In the month of October, GDP fell 0.3%.

    ➡️ ons.gov.uk/economy/grossd…

    https://twitter.com/ONS/status/1734830520742060079?t=ecKRICiN7RpNRpMV5elhWQ&s=19
    Monthly and even quarterly GDP statistics are worth precisely nothing, and it is stupid to make decisions on that basis. For one thing, they are routinely revised by large amounts. For another, factors like a snowy spell or a couple of bank holidays or a big sports tournament can thrown everything off. Also the changes month to month are invariably tiny.

    But most importantly, an obsessive focus on the very short term detracts from focusing on our main economic problem: that, long term, we have all but stopped growing. And often measures to raise growth in the long term have adverse effects in the short term, as Mrs Thatcher discovered in the early 80s. So if I had my way, I'd stop the production of very short-term numbers - it's an American practice, partly reflecting and partly causing the very short-term focus of US financial markets, and, like so many American habits we've imported, it is hurting not helping us.
  • Options
    Fishing said:

    Foxy said:

    nico679 said:

    Poor economic data just released . At this rate the BOE will be cutting interest rates sooner rather than later .

    GDP was flat (0.0% growth) in the three months to October.

    In the month of October, GDP fell 0.3%.

    ➡️ ons.gov.uk/economy/grossd…

    https://twitter.com/ONS/status/1734830520742060079?t=ecKRICiN7RpNRpMV5elhWQ&s=19
    Monthly and even quarterly GDP statistics are worth precisely nothing, and it is stupid to make decisions on that basis. For one thing, they are routinely revised by large amounts. For another, factors like a snowy spell or a couple of bank holidays or a big sports tournament can thrown everything off. Also the changes month to month are invariably tiny.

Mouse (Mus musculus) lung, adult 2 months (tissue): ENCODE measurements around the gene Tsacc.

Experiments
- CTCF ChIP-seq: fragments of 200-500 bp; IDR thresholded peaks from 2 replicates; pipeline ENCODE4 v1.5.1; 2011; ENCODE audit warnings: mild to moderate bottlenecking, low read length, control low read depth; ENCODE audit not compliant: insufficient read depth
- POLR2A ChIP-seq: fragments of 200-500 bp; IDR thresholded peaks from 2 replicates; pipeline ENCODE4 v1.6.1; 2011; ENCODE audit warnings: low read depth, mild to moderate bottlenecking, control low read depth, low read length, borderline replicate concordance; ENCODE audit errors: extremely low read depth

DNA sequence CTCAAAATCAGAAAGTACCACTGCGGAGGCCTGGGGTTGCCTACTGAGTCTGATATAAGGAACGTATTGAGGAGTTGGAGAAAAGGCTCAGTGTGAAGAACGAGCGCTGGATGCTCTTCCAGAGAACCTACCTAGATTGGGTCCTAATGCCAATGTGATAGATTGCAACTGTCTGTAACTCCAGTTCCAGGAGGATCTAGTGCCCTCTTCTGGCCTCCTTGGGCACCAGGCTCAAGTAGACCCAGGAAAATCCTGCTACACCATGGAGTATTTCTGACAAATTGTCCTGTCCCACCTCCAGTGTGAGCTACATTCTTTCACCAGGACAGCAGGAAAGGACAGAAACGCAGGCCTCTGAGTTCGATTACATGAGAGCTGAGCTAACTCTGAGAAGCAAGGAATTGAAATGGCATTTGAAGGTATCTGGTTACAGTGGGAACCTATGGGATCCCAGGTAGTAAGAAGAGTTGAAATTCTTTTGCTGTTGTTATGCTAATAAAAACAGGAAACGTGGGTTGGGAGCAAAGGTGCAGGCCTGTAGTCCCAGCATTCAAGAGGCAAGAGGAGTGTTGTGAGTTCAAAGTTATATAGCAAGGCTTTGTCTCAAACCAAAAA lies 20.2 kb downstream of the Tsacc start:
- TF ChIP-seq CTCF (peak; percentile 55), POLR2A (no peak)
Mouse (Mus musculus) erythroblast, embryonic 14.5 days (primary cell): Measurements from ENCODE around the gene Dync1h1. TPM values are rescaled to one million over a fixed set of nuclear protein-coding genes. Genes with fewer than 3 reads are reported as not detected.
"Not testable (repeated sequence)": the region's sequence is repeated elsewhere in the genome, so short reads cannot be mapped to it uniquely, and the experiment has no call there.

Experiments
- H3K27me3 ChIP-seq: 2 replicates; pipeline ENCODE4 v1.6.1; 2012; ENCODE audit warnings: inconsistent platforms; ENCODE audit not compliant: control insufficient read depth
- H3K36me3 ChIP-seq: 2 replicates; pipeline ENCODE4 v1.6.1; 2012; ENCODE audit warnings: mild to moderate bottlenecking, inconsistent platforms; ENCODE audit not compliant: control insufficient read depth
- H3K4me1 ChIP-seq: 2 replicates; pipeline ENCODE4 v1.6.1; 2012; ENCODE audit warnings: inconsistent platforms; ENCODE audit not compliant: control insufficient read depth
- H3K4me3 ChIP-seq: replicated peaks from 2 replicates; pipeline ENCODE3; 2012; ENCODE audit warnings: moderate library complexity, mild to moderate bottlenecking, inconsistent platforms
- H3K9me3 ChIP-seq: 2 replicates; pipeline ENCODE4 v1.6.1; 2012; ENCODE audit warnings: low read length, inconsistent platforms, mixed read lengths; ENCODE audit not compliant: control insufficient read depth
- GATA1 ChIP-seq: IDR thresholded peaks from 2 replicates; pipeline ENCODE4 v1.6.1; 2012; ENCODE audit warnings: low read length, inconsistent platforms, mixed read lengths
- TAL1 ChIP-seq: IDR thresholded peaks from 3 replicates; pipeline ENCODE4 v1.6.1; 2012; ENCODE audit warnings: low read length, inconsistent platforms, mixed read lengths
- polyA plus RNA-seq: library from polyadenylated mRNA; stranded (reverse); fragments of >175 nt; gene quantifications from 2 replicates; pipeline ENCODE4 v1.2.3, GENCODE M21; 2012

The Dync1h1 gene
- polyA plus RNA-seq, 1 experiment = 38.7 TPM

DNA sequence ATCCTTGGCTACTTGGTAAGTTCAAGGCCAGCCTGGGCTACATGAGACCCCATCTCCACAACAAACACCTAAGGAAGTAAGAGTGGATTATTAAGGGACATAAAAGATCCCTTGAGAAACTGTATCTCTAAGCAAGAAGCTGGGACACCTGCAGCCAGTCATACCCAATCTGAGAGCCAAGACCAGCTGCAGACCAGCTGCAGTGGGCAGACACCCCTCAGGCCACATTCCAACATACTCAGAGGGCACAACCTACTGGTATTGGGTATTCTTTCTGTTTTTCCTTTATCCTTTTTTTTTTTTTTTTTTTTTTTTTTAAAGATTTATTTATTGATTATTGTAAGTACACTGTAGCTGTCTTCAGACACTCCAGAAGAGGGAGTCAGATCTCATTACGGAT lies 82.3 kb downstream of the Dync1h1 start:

But most importantly, an obsessive focus on the very short term detracts from focusing on our main economic problem: that, long term, we have all but stopped growing. And often measures to raise growth in the long term have adverse effects in the short term, as Mrs Thatcher discovered in the early 80s. So if I had my way, I'd stop the production of very short-term numbers - it's an American practice, partly reflecting and partly causing the very short-term focus of US financial markets, and, like so many American habits we've imported, it is hurting not helping us.
    quarterly reports indicate whether we are in recession or not. Are you wanting to cover up that?
  • Options
    FoxyFoxy Posts: 44,578
    Fishing said:

    Foxy said:

    nico679 said:

    Poor economic data just released . At this rate the BOE will be cutting interest rates sooner rather than later .

    GDP was flat (0.0% growth) in the three months to October.

    In the month of October, GDP fell 0.3%.

    ➡️ ons.gov.uk/economy/grossd…

    https://twitter.com/ONS/status/1734830520742060079?t=ecKRICiN7RpNRpMV5elhWQ&s=19
    Monthly and even quarterly GDP statistics are worth precisely nothing, and it is stupid to make decisions on that basis. For one thing, they are routinely revised by large amounts. For another, factors like a snowy spell or a couple of bank holidays or a big sports tournament can thrown everything off. Also the changes month to month are invariably tiny.

    But most importantly, an obsessive focus on the very short term detracts from focusing on our main economic problem: that, long term, we have all but stopped growing. And often measures to raise growth in the long term have adverse effects in the short term, as Mrs Thatcher discovered in the early 80s. So if I had my way, I'd stop the production of very short-term numbers - it's an American practice, partly reflecting and partly causing the very short-term focus of US financial markets, and, like so many American habits we've imported, it is hurting not helping us.